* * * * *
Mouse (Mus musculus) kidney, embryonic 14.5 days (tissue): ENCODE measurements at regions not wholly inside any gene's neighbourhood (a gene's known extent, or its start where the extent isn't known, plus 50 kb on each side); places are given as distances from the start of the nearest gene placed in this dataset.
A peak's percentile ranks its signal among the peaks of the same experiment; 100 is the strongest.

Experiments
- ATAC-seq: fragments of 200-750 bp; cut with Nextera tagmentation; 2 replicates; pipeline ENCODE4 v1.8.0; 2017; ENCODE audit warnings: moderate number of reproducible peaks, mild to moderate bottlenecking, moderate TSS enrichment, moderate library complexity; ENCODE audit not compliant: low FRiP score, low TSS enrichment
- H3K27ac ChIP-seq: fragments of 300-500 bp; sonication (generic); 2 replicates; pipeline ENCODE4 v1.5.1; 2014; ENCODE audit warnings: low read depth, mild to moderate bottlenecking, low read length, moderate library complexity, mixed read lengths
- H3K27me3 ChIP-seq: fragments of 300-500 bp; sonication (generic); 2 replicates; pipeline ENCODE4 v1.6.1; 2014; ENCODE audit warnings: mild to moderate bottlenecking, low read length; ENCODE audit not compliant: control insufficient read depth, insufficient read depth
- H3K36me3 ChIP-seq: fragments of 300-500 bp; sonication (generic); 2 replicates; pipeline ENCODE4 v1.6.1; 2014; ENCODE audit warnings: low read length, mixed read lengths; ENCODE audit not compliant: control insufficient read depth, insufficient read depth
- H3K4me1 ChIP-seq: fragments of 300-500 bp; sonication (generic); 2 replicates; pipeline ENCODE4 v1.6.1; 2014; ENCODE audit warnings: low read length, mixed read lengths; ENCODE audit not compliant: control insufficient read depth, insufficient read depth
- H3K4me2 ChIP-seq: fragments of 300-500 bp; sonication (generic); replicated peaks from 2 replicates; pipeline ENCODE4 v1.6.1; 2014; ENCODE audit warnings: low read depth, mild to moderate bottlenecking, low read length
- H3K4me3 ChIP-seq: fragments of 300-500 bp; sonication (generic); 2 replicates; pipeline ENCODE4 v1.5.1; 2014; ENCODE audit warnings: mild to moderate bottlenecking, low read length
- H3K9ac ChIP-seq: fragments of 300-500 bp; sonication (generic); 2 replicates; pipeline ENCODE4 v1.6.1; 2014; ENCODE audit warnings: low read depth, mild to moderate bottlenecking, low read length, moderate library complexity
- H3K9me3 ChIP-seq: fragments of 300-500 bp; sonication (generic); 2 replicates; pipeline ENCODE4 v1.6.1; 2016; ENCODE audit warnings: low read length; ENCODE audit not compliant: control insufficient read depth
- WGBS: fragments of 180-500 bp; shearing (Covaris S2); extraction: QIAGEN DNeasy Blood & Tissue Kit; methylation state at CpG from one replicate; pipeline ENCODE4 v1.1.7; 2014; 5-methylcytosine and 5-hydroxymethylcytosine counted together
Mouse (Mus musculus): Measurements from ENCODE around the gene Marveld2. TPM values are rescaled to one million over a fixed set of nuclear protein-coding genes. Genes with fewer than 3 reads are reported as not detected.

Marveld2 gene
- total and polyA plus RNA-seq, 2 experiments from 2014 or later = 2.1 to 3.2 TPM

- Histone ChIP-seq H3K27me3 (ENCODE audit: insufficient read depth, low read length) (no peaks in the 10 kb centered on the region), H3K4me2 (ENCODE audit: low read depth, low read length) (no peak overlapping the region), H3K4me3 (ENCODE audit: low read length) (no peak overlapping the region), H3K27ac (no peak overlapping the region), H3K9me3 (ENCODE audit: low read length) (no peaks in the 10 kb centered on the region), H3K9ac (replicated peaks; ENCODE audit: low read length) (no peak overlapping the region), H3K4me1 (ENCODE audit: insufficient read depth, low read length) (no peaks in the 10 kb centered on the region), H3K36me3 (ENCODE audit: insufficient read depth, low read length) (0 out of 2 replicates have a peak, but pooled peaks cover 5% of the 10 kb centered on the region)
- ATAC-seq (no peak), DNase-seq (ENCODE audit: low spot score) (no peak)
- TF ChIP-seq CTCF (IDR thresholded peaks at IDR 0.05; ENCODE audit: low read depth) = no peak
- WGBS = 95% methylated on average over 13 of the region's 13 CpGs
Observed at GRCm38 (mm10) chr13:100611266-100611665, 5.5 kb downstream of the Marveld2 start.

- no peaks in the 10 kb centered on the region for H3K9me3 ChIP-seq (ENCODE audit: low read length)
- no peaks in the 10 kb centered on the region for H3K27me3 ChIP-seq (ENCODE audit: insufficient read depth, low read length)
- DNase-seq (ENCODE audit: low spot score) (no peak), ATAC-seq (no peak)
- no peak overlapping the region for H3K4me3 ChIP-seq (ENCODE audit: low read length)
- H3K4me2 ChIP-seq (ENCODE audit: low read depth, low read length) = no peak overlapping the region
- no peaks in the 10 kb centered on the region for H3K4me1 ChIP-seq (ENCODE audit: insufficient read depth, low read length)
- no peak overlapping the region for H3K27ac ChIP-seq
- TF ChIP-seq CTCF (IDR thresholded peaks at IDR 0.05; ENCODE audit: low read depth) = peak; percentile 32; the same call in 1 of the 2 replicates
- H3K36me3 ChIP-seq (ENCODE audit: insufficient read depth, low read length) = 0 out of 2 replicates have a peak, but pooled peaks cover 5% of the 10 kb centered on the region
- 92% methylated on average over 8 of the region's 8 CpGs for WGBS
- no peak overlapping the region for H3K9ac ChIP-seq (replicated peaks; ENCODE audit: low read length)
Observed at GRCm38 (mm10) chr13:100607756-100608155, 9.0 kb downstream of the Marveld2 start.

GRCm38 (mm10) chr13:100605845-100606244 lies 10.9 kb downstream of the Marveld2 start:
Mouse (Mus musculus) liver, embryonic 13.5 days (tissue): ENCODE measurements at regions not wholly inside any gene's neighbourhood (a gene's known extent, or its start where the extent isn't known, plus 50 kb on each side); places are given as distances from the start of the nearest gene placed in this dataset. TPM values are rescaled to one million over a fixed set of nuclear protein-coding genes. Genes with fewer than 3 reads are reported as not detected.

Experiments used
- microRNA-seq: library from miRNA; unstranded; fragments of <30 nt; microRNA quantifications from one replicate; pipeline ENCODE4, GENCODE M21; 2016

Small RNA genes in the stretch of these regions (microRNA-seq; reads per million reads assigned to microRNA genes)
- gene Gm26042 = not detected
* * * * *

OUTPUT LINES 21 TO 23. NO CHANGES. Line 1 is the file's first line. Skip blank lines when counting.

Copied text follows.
Observed at GRCm38 (mm10) chr13:100611266-100611665, 5.5 kb downstream of the Marveld2 start.

- no peaks in the 10 kb centered on the region for H3K9me3 ChIP-seq (ENCODE audit: low read length)
- no peaks in the 10 kb centered on the region for H3K27me3 ChIP-seq (ENCODE audit: insufficient read depth, low read length)